Definition of cabaret in English:



  • 1Entertainment held in a nightclub or restaurant while the audience eats or drinks at tables.

    ‘she was seen recently in cabaret’
    as modifier ‘a cabaret act’
    • ‘A selection of acts from the leading lights of London's new alternative cabaret scene.’
    • ‘At its best, cabaret has always drawn its emotional pull from the shadowy side of the human psyche.’
    • ‘The audience is invited to be part of the Cabaret with special on stage seating at cabaret tables.’
    • ‘The colourful opening was followed a comedy sketch, and a very enjoyable evening of cabaret and dancing.’
    • ‘As cabaret entertainer the answer will be, and need be, no.’
    • ‘However, their over-the-top rock cabaret works because the audience are hysterically complicit.’
    • ‘The event will include a champagne reception, a four-course dinner, two cabaret acts and two live bands.’
    • ‘The pliers are part of his cabaret act, because he has become a celebrity.’
    • ‘However, after exciting and esoteric art cabaret nights, they made steps to expand their remit and take on a more professional outlook.’
    • ‘The humour which made him a firm favourite with lounge and cabaret audiences never deserted him throughout his illness.’
    • ‘A main event tent and three or four other music, cabaret and dance venues.’
    • ‘At night the entertainment really gets into full swing with quizzes, prize bingo, discos, cabaret acts and shows.’
    • ‘They have devised a spectacular show of cabaret, music, dance and song.’
    • ‘A friend in the trade has donated a carpet for the clubhouse and cabaret acts from Manchester have promised to appear.’
    • ‘This New York cabaret show is the alternative offering of the year.’
    • ‘Comedy and cabaret also attract large audiences and appear to have a large talent pool.’
    • ‘The entertainment packed evening will also feature a top class cabaret show.’
    • ‘In the intimate, sleazy surroundings she begins her evening cabaret act, and between the songs she pours out her life story.’
    • ‘With all that going on, there's a well of stories and experiences for them to draw upon in this cabaret work.’
    • ‘To all who contributed to our bucket collection and supported the table quiz and cabaret a big thank you.’
    entertainment, show, floor show, performance
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    1. 1.1 A nightclub or restaurant where entertainment is performed.
      • ‘Their songs were born to dwell in long-lost cabarets and quaint bars that fall just short of seediness.’
      • ‘Now it offers a plethora of bars, restaurants, cabarets, clubs and sports grounds.’
      • ‘The law which came into force on June 24 is seeing owners of not just cabarets but also lounge bars, restaurants and discotheques struggling to meet stringent licensing conditions.’
      • ‘After all, what does a mall consist of other than restaurants, discos, cabarets?’
      • ‘In the film's madhouse passages, the grim mise en scene contrasts starkly with the warm glow of nightclubs and cabarets.’
      • ‘Male prostitution became better organized and there were tetki cabarets, restaurants, and bars as well as bathhouses catering to tetki.’
      • ‘I followed his advice to restrain my purchases, but instead we looked for cabarets and bars in order to cheer our spirits since we were feeling down about being away from Japan.’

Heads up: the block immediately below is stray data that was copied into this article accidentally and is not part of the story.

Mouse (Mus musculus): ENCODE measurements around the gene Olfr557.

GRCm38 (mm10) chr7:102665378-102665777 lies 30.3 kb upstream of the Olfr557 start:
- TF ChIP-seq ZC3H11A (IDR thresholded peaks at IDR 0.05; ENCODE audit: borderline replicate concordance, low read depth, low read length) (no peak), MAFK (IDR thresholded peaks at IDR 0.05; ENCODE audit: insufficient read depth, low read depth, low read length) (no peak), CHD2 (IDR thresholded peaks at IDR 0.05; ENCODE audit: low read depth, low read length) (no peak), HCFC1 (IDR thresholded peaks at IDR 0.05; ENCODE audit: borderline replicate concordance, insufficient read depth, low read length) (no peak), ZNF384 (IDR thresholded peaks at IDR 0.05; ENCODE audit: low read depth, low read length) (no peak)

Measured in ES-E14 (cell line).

• ‘‘It was pretty common in Paris then to have places of sexual promise for men - salons, cabarets and so on,’ he says.’
      • ‘He's a regular at cabarets, comedy clubs and impromptu band openings.’
      • ‘These days things are a lot better if only because there are several zoos and a choice of transvestite cabarets.’
      • ‘I am really looking forward to exploring the parks, seeing the museums, checking out the cabarets and laying back at a few of the many sidewalk cafes in what people have told me is one of the nicest months in Germany.’
      • ‘They are all fugitives and people who were expelled, who lived and formed opposition groups in cabarets and nightclubs.’
      • ‘Over 30 years later, the bittersweet words still resound in the cabarets of Europe and America.’
      • ‘He is promptly thrown into the seamy world of Montreal's nightlife - its clubs, its cabarets, its women of easy virtue.’
      • ‘The exaltation of female desire and sin and of the nightlife of clubs and cabarets clearly symbolized Mexico's new (post-World War II) cosmopolitanism and the first waves of developmentalism.’
      • ‘On Sundays and Mondays, some workers may have skipped the fair to go to the cabarets or taverns in the suburbs (where wine and food were cheaper), though the extent of this custom should not be exaggerated.’
      • ‘I go to cabarets and get a beer and set up my camera, and I'm working.’
      • ‘In many regions rural populations also became less dependent on the moral and material support of the clergy, especially as clubs, cafés, and cabarets replaced the church as centres of sociability and entertainment.’
      • ‘Even the most tolerant travel writers hate most hotel cabarets, perhaps for no other reason than that they never like to be mistaken for tourists.’
      • ‘In the past two years, half a dozen high-end cabarets opened in renovated warehouses amid car repair shops in a long decrepit industrial area on the West Side of Manhattan, from Chelsea to Midtown near the Hudson River.’
      nightclub, club, boîte, supper club
      View synonyms


Mid 17th century (denoting a French inn): from Old French, literally ‘wooden structure’, via Middle Dutch from Old Picard camberet ‘little room’. Current senses date from the early 20th century.